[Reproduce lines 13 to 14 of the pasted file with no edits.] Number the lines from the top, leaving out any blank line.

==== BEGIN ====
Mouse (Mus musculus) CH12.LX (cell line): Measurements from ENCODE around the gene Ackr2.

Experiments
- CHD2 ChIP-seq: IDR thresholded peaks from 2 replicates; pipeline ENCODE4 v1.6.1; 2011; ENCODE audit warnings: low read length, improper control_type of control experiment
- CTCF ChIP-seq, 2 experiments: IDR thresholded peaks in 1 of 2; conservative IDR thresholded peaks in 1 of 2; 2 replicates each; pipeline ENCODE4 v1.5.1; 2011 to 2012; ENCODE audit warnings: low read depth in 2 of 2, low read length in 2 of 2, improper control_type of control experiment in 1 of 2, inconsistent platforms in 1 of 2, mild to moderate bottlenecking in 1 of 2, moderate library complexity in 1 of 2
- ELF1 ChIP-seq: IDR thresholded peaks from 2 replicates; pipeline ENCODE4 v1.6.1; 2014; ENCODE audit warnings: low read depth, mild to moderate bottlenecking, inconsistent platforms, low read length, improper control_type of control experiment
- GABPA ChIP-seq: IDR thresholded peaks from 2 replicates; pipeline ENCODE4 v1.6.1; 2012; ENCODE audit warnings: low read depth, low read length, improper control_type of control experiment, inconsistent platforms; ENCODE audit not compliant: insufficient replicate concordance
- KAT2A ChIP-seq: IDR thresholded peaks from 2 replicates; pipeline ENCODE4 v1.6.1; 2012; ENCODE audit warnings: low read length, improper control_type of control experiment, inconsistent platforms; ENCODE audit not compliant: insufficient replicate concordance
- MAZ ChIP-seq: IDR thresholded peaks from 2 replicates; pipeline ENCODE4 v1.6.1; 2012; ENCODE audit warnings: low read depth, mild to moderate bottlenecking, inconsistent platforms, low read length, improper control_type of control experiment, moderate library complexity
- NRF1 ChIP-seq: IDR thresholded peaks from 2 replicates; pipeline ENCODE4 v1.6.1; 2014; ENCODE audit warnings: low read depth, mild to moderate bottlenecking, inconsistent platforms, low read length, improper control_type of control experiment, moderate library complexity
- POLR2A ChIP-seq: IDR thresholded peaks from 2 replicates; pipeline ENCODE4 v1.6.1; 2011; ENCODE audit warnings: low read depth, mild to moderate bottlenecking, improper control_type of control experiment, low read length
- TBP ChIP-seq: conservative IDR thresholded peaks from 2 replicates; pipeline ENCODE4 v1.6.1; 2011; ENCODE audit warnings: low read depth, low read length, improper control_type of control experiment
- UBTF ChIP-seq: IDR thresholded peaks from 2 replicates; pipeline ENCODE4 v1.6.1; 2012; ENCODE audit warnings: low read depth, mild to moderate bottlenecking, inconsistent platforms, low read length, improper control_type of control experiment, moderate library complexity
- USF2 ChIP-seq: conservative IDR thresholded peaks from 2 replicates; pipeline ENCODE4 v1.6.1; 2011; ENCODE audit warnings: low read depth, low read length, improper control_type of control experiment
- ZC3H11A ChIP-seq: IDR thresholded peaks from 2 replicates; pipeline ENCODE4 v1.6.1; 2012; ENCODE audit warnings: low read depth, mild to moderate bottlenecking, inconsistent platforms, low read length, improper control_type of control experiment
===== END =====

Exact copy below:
- USF2 ChIP-seq: conservative IDR thresholded peaks from 2 replicates; pipeline ENCODE4 v1.6.1; 2011; ENCODE audit warnings: low read depth, low read length, improper control_type of control experiment
- ZC3H11A ChIP-seq: IDR thresholded peaks from 2 replicates; pipeline ENCODE4 v1.6.1; 2012; ENCODE audit warnings: low read depth, mild to moderate bottlenecking, inconsistent platforms, low read length, improper control_type of control experiment